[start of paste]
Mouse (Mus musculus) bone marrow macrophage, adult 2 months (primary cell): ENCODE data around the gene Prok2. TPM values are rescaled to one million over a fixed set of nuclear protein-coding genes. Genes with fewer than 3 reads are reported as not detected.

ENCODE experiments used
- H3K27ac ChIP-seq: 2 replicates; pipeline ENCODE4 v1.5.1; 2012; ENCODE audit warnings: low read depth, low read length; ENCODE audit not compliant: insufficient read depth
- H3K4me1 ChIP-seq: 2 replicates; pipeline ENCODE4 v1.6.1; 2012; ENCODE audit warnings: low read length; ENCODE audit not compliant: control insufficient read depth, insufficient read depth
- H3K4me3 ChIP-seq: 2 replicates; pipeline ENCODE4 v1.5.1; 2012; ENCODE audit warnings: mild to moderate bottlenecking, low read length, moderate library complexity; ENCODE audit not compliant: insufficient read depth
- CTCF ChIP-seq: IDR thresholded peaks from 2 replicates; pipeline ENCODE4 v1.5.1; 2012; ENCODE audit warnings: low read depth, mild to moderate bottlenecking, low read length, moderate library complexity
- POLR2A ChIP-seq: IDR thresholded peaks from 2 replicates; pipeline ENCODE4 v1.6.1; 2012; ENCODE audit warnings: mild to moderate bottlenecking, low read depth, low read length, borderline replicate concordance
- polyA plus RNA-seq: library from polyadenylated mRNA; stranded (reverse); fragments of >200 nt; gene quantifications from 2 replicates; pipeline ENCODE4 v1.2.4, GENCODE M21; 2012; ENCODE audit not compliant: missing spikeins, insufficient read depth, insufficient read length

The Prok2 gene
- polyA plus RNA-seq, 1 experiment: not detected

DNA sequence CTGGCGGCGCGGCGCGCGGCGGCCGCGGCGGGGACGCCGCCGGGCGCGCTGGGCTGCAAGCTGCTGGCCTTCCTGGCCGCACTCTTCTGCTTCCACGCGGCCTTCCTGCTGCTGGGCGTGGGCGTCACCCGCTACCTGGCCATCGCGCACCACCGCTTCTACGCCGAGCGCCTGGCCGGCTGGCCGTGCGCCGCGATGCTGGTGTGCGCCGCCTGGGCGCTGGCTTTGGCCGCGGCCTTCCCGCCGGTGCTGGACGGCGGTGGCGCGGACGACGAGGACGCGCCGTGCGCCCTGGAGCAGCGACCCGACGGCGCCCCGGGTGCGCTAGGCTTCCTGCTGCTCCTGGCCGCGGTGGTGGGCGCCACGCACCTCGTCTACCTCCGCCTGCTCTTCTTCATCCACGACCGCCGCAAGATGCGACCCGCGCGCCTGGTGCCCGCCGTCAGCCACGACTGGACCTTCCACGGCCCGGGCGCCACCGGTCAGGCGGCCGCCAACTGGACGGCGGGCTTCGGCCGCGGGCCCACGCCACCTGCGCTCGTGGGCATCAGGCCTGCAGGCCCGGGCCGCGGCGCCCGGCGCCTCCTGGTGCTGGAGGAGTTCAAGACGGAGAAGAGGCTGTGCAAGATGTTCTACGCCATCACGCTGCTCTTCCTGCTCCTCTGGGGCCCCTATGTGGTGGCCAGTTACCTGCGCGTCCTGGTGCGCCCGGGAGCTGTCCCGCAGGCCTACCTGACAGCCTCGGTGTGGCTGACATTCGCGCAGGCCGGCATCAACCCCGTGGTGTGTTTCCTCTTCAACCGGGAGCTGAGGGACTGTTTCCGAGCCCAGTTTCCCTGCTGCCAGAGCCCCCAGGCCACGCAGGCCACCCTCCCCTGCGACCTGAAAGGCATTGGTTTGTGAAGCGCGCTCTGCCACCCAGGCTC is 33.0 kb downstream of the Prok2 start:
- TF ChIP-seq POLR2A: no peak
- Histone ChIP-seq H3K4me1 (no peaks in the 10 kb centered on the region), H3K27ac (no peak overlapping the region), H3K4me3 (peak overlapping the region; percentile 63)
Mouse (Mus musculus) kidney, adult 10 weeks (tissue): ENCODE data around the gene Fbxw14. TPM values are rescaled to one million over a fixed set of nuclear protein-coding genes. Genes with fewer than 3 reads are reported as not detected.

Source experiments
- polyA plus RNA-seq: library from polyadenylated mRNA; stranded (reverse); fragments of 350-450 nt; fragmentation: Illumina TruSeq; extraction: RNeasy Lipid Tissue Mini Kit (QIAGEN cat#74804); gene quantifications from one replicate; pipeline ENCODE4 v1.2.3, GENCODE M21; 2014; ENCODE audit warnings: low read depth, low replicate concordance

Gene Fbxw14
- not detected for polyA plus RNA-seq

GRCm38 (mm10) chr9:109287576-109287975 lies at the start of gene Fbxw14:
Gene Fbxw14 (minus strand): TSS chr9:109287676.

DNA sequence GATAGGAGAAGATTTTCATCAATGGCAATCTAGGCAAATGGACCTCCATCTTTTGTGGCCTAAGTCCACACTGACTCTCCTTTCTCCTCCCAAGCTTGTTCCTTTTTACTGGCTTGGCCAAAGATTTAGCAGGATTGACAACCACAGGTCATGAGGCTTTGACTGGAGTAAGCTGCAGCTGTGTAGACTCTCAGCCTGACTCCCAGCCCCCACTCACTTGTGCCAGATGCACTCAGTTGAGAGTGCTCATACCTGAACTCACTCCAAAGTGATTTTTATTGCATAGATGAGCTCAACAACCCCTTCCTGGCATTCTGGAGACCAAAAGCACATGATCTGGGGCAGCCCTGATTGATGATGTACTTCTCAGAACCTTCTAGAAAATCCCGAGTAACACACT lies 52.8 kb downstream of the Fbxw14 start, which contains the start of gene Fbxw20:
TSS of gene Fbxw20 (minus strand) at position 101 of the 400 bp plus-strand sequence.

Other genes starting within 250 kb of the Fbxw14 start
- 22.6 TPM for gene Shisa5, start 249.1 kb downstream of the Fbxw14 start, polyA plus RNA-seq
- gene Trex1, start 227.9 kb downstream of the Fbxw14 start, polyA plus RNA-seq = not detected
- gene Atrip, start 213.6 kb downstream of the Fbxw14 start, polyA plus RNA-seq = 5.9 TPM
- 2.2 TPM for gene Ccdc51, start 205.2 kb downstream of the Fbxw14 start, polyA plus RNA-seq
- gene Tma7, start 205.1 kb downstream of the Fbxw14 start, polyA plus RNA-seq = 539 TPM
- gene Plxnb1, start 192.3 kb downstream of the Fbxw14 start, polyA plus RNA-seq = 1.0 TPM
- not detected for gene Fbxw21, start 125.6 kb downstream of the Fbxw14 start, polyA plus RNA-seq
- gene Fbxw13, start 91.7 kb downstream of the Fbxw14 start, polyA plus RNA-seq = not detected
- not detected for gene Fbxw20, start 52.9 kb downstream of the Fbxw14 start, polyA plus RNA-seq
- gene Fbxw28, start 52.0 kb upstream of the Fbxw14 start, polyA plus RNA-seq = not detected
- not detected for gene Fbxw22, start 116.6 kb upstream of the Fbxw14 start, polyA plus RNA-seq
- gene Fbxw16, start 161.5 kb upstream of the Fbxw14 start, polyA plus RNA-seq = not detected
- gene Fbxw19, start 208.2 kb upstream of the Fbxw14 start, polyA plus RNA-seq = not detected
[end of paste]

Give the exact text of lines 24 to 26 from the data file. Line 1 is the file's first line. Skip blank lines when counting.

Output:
- 22.6 TPM for gene Shisa5, start 249.1 kb downstream of the Fbxw14 start, polyA plus RNA-seq
- gene Trex1, start 227.9 kb downstream of the Fbxw14 start, polyA plus RNA-seq = not detected
- gene Atrip, start 213.6 kb downstream of the Fbxw14 start, polyA plus RNA-seq = 5.9 TPM